“Long ago? But how old is Judy? This is the writing of a child of ten.”
“She’s had no time to learn any other, with six children to look after. But I suppose she’s fifteen or sixteen.”
“Fifteen or sixteen!” Mrs. Sellars gave a little sigh. “Young enough to be my daughter.”
It was on the tip of his tongue to say: “I wish she had been!” But he had an idea it might sound queerly, and instead he stretched out his hand and took back the letter. The gesture seemed to rouse her to a practical view of the question. “What are you going to do about it, dearest?”
“That’s what I want you to tell me.”
This stimulated her to action, as he had known it would. He was glad that he had consulted her: she had been full of sympathy, and might now be of good counsel. How stupid it was ever to mistrust her!
“Of course you must write to her father.”
“Well — perhaps. But doing that won’t get us much forrarder.”
“Not if you appeal to him — point out that the children oughtn’t to be kept in Venice any longer? Didn’t you say he knew the climate was bad for the boy?”
“Yes; and Wheater will respond at once — in words! He’ll say: ‘Damn it, Joyce, Boyne’s right. What are the children doing here? We’ll pack them off to the Engadine to-morrow.’ Then he’ll cram my letter into his pocket, and no one will ever see it again, except the valet when he brushes his coat.”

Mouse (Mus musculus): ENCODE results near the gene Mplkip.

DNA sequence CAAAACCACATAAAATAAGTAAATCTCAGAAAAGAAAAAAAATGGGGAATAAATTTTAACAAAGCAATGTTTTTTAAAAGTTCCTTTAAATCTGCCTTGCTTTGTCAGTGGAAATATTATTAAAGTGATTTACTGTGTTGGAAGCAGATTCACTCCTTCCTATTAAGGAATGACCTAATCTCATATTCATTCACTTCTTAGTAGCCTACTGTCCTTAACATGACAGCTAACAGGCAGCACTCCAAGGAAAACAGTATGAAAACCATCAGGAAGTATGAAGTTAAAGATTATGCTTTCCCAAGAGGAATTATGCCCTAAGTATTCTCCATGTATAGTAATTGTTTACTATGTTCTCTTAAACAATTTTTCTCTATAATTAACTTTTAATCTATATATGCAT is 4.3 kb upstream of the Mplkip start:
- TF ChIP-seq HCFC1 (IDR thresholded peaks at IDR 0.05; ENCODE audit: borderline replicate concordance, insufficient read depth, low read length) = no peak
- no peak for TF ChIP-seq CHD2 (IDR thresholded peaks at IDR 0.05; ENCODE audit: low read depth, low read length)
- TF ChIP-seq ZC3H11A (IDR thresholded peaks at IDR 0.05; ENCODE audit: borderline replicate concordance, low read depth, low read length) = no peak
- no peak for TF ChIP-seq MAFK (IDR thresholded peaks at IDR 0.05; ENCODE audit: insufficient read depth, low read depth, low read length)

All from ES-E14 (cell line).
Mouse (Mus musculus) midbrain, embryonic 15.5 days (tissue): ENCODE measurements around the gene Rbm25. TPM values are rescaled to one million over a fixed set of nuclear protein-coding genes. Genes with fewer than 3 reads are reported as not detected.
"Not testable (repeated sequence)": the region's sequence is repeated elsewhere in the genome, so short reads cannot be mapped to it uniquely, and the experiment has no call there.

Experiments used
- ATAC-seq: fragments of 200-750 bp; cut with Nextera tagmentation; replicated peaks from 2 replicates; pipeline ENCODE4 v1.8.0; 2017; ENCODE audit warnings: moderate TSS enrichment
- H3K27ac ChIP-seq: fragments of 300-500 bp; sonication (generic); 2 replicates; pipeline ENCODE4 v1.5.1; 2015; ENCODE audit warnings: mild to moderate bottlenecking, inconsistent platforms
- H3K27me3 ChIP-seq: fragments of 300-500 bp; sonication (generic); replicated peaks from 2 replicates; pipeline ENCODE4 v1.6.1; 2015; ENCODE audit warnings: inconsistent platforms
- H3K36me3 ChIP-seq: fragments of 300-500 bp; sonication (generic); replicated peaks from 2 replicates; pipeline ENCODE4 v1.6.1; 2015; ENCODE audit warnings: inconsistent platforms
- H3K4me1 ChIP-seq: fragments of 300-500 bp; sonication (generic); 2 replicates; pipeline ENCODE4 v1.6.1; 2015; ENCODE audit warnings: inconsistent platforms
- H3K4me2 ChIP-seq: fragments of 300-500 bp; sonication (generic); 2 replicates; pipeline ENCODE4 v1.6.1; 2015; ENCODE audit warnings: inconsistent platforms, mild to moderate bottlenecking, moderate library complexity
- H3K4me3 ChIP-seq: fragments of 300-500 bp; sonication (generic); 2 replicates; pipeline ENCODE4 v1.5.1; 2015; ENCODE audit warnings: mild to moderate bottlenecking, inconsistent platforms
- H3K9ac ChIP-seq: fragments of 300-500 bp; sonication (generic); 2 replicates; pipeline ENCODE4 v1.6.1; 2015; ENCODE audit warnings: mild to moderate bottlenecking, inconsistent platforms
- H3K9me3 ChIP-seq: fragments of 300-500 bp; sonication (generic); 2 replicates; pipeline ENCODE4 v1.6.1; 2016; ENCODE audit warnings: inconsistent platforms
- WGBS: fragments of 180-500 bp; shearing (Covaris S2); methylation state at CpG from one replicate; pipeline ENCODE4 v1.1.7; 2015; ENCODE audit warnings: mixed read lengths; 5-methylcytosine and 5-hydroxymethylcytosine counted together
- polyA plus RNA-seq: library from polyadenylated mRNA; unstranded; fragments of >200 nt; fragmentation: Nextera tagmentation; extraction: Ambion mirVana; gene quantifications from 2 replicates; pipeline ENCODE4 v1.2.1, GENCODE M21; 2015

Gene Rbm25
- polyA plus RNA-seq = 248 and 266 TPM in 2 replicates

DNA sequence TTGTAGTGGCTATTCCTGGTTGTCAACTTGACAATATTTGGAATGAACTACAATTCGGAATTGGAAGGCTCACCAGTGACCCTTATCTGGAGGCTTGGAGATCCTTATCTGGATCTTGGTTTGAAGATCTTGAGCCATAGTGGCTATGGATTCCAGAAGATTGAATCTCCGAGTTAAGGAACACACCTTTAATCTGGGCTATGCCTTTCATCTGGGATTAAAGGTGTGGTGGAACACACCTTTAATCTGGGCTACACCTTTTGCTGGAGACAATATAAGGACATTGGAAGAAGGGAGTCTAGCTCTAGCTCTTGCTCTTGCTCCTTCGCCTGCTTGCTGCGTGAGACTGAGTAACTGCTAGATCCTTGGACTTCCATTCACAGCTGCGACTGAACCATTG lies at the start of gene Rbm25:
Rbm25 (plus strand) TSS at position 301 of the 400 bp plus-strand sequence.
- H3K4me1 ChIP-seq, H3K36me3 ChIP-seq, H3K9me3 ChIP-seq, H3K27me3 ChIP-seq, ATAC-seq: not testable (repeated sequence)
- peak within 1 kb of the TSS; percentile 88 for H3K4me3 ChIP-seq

“But the mother — Joyce, or whatever her name is? If he tells HER— ”
“Well, there’s the hitch.”
“Supposing she wants to keep the children in Venice on account of Gerald?”
“Gerald? Oh, the tutor! Oh, Martin — ” A shiver of disgust ran over her. “And you dare to tell me she’s fond of her children!”
“So she is; awfully fond. But everything rushes past her in a whirl. Life’s a perpetual film to those people. You can’t get up out of your seat in the audience and change the current of a film.”
“What CAN you do about it?”
He lay back on the grass, frowning up into the heavens. “Can’t think. Unless I were to drop down to Venice for a day or two, and try talking to them.” To his surprise, he found that the idea opened out before him rather pleasantly. “Writing to that kind of people’s never any sort of good,” he concluded.
Mrs. Sellars was sitting erect beside him, her eyes bent on his. They had darkened a little, and the delicate bend of her lips narrowed as it had when she asked what there could be in the Wheater world that movie stars were too low for.